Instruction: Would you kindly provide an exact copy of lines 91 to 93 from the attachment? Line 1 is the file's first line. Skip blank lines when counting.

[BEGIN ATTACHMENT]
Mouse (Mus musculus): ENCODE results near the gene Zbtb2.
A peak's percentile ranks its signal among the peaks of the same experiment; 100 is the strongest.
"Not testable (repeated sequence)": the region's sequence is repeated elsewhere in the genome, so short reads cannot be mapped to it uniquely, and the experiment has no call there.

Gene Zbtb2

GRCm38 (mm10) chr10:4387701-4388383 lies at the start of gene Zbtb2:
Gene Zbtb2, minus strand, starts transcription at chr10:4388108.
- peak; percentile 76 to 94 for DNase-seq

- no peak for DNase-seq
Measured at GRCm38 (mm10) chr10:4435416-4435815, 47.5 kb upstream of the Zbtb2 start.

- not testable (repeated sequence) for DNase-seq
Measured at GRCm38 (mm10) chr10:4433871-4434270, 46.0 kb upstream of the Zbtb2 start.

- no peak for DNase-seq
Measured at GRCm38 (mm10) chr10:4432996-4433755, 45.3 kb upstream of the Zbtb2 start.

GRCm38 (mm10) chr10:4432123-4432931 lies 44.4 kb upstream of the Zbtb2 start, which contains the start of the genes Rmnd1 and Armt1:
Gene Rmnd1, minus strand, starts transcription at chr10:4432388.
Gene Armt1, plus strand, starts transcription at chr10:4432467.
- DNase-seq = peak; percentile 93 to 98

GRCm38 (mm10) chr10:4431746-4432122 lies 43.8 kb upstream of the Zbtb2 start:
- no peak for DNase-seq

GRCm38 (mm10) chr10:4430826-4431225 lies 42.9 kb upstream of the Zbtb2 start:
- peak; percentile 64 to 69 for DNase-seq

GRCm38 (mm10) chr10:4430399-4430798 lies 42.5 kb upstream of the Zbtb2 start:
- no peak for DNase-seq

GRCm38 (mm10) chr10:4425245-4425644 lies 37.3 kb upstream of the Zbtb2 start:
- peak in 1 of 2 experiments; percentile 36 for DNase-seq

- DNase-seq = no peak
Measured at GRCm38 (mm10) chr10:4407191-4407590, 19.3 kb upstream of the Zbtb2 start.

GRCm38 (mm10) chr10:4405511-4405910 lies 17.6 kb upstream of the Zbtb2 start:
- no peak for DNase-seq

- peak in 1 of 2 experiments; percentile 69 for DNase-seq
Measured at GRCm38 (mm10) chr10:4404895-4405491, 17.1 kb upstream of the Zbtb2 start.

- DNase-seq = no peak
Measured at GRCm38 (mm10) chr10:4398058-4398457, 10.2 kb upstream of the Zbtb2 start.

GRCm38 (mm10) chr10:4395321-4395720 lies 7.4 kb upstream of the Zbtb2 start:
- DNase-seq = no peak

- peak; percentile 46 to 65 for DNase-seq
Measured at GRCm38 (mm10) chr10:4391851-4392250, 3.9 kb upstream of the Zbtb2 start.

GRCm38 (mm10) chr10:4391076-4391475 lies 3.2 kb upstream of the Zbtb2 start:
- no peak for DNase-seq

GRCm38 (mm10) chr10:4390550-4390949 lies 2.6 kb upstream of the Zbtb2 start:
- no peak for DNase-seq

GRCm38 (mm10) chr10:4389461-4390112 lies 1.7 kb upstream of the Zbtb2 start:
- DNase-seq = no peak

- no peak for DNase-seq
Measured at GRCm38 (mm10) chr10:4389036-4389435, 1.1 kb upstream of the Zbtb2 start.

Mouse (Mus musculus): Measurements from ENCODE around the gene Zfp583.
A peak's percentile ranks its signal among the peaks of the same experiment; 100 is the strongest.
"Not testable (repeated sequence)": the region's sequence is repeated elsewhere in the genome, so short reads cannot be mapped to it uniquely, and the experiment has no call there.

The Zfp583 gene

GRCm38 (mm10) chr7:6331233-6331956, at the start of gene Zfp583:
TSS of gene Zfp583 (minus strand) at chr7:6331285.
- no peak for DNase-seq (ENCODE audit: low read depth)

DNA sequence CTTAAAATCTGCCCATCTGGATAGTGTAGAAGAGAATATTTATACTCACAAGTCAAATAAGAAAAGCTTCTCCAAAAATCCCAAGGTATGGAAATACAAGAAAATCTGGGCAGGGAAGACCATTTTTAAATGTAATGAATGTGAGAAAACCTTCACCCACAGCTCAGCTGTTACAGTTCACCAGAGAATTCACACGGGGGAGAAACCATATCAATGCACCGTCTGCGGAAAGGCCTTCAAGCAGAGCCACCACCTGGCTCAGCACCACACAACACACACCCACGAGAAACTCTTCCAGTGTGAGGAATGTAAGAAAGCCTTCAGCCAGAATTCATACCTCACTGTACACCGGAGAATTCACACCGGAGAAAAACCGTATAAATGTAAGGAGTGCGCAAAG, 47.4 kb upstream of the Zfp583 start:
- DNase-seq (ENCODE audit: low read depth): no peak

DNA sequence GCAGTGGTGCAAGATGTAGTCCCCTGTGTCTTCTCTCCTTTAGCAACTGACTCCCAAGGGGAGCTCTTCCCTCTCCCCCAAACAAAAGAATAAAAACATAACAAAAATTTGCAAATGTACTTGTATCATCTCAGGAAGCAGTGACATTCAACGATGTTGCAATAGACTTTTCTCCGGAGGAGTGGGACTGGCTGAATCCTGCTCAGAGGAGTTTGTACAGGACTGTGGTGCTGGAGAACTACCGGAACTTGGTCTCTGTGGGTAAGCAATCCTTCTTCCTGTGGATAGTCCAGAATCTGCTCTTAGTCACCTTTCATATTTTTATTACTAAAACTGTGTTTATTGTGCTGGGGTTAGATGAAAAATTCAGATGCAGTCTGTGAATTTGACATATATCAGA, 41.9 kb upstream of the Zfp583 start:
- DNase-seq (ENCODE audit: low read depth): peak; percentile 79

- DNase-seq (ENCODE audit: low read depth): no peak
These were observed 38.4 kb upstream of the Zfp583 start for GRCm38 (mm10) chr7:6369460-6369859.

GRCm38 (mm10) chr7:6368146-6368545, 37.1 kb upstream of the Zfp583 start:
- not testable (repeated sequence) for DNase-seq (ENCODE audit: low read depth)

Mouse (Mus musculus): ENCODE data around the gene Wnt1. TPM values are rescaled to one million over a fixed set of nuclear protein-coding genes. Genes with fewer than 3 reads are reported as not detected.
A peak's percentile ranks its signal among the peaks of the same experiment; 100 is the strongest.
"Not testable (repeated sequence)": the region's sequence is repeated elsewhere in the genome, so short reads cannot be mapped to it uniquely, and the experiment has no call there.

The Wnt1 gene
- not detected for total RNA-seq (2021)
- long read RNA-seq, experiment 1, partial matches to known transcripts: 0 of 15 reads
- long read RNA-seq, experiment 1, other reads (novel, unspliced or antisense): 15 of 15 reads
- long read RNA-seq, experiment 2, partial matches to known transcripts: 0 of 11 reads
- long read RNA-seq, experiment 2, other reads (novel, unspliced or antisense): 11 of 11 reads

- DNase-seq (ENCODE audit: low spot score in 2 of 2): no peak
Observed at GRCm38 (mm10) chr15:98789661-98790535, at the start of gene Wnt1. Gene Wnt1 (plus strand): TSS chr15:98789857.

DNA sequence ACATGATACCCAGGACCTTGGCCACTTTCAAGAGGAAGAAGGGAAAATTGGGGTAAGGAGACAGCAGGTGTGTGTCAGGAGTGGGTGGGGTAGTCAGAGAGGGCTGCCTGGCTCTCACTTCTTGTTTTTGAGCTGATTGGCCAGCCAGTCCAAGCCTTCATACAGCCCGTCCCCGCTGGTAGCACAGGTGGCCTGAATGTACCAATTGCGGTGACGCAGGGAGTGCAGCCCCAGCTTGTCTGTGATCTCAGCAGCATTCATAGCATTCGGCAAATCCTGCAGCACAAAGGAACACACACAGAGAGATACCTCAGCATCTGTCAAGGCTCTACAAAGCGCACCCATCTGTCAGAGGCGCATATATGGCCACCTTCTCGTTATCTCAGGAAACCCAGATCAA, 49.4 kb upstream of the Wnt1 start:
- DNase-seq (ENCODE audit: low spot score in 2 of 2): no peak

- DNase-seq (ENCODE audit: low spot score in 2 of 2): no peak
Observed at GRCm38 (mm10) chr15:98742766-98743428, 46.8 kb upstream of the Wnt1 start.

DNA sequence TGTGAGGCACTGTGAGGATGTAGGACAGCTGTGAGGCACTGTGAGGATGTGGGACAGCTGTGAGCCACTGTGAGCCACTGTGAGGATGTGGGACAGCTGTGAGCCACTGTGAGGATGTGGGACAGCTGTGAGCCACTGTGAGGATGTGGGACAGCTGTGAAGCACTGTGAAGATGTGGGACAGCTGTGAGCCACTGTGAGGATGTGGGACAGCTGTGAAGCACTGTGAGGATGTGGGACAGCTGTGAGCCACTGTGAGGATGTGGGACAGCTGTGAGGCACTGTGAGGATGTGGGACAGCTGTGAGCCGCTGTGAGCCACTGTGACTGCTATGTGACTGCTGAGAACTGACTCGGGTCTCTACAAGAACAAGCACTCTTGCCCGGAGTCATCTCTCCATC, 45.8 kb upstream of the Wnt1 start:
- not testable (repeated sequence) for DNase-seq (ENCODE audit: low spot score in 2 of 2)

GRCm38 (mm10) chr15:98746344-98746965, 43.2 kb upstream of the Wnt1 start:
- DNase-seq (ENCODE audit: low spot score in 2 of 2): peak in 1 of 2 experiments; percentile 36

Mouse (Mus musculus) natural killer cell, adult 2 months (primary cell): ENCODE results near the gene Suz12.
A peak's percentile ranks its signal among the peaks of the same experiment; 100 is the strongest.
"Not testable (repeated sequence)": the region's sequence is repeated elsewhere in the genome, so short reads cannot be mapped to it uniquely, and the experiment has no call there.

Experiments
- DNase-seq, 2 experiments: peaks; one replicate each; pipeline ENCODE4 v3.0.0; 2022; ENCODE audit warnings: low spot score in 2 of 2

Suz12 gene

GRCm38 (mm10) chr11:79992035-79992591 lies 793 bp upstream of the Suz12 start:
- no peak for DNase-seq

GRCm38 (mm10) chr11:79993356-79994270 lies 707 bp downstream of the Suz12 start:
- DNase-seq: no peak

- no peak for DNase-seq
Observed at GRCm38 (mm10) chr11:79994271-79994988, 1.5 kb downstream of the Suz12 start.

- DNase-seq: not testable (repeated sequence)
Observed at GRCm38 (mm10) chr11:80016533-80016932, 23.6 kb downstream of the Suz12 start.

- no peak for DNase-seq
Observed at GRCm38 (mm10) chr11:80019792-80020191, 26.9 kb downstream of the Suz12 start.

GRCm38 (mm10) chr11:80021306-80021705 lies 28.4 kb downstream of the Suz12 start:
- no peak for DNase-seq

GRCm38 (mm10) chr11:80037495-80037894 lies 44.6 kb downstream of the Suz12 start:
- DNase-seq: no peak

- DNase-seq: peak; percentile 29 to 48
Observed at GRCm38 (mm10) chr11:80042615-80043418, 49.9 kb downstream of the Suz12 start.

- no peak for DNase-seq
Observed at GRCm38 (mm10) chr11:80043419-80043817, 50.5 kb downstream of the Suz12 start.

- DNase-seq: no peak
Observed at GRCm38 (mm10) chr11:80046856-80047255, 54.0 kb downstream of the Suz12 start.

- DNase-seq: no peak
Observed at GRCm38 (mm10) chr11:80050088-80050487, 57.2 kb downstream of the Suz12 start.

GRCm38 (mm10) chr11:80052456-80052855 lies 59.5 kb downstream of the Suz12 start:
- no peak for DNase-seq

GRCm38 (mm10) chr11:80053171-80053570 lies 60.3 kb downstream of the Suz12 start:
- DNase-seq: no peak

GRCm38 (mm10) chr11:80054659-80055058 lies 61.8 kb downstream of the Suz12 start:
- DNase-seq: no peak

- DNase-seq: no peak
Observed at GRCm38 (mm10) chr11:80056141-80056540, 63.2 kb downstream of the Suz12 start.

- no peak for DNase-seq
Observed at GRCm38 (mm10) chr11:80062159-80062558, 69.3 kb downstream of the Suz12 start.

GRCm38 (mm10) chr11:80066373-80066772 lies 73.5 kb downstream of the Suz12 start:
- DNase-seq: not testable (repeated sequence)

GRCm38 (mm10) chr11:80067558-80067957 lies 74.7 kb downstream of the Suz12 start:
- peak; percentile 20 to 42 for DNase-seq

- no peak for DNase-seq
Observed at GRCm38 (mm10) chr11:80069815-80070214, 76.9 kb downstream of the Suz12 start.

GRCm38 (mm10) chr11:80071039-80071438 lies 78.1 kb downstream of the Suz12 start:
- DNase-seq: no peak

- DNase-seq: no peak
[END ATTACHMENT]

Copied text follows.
Observed at GRCm38 (mm10) chr11:79994271-79994988, 1.5 kb downstream of the Suz12 start.

- DNase-seq: not testable (repeated sequence)
Observed at GRCm38 (mm10) chr11:80016533-80016932, 23.6 kb downstream of the Suz12 start.